In 1916, the New York City borough of Queens consolidated all its mounted police into one precinct in Richmond Hill. That meant they needed a much larger stable, for up to 70 horses. One was located and rented from a dairy company. But a large stable with horses, hay, and horse feed soon became infested with rats and mice. The police needed a cat to keep the vermin under control.
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Tramp, described as a big-headed, earnest-faced, blue-eyed cat, limped into the station house on Church Street in 1919. (By this time, the precinct was known as the 118th Precinct.) The poor cat was limping because his front paw had been badly crushed in an auto accident. Somehow, he knew he could help at the building with the green lights out front.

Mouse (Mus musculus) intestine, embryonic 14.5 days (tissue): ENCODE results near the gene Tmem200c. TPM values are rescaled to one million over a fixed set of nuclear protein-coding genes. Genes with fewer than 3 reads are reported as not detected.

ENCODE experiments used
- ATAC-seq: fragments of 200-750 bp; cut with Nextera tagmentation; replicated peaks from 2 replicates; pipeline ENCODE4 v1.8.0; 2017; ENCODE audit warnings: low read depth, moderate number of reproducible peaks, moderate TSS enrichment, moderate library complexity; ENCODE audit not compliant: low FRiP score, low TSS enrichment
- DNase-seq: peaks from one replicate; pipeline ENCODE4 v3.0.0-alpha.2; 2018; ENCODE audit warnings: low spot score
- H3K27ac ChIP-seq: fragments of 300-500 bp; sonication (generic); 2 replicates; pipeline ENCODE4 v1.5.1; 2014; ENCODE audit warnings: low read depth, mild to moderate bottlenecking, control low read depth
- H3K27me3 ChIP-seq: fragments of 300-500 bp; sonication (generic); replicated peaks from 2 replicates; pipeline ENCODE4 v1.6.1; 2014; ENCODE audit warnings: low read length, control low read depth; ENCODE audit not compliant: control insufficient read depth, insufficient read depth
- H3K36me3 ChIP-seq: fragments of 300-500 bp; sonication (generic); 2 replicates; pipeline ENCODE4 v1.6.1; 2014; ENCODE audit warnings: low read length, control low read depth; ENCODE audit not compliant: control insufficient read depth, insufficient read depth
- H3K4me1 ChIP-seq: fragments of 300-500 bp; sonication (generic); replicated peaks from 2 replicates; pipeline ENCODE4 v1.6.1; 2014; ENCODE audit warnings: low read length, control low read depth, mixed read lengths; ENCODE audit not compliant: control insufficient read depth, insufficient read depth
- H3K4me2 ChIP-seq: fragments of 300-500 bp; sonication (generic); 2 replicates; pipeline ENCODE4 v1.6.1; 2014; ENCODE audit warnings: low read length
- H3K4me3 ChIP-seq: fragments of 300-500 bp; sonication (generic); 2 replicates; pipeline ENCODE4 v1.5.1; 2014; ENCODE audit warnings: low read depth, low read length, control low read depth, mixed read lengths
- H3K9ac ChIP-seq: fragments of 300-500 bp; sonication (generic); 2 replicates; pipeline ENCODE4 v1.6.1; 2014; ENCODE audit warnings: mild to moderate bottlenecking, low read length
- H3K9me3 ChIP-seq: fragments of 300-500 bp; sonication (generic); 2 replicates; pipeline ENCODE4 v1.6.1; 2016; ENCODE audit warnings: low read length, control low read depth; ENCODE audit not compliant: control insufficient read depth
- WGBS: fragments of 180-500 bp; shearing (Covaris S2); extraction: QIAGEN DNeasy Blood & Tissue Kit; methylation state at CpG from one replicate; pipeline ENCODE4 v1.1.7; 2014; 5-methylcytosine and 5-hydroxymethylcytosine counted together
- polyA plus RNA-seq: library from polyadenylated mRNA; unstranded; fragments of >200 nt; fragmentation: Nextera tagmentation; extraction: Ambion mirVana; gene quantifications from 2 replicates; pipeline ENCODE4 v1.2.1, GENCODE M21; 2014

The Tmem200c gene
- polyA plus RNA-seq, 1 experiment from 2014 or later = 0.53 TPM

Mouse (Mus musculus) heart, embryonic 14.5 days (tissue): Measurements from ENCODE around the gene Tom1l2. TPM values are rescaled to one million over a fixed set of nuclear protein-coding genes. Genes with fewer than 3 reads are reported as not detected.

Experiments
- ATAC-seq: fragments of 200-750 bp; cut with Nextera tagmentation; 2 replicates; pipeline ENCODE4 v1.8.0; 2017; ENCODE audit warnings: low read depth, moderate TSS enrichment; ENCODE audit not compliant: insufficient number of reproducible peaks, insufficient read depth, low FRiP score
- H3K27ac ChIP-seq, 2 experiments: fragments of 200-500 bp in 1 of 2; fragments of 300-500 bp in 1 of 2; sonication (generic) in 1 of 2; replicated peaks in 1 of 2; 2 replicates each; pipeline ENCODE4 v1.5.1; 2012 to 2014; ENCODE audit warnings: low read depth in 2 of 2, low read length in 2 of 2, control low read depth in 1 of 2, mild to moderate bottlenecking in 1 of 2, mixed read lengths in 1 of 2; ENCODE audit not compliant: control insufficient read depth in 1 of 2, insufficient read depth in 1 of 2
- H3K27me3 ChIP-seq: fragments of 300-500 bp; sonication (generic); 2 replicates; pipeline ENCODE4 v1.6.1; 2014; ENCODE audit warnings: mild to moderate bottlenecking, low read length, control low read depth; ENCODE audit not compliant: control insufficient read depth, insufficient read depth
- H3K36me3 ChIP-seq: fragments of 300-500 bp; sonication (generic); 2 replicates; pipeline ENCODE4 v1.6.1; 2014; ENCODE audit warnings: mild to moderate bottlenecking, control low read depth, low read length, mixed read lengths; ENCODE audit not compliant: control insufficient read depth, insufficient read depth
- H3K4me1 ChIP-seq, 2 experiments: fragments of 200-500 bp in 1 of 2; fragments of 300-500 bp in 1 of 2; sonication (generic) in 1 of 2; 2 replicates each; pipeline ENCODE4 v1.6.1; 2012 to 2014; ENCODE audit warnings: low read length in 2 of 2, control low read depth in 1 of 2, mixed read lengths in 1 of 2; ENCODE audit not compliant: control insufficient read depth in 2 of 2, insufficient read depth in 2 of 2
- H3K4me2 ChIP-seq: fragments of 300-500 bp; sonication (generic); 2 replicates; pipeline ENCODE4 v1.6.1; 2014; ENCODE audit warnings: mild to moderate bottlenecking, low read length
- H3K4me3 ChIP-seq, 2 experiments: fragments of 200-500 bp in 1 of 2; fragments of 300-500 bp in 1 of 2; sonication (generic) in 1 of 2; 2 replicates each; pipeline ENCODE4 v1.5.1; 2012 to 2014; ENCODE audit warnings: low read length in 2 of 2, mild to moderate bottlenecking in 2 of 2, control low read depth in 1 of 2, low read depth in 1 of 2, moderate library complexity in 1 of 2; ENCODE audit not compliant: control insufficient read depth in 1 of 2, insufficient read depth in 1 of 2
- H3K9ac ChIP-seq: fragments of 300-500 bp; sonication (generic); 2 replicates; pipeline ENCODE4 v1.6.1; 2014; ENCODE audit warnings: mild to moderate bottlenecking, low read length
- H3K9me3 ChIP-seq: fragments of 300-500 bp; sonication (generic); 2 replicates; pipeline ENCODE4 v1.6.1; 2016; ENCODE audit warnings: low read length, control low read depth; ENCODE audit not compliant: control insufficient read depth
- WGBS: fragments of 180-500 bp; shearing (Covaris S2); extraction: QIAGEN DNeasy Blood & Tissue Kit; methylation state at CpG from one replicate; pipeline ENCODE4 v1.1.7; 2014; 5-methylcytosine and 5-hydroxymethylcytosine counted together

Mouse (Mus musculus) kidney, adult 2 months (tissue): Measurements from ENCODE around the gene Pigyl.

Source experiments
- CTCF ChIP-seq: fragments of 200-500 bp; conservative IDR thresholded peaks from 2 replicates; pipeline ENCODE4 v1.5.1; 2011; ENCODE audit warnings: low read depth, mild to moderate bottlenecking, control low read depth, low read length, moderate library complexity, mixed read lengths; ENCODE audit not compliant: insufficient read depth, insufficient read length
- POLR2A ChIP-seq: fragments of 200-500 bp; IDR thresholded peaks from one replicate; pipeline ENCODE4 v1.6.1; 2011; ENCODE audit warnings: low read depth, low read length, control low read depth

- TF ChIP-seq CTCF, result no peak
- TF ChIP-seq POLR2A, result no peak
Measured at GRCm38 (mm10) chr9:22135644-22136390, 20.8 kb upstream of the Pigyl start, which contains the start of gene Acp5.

Detective Sergeant Albert Hill bandaged the cat’s limb and placed him on a little cot in the reserve room. Tramp reportedly purred, meowed, wagged his fuzzy tail, and threw grateful glances toward his cat-man hero.
While Tramp was bed-ridden, the officers couldn’t do enough to help him. They brought him food and pet him every day. Then they officially admitted him to their ranks–even going as far as giving him a collar that stated, “P.D. 118 Prct.”
On recovery, Tramp became a dedicated and hard-working officer. He also became somewhat of a star among local journalists, who lauded his talents and made up fanciful stories of his ambitions. Read about Tramp, the police cat of Queens at The Hatching Cat. -via Strange Company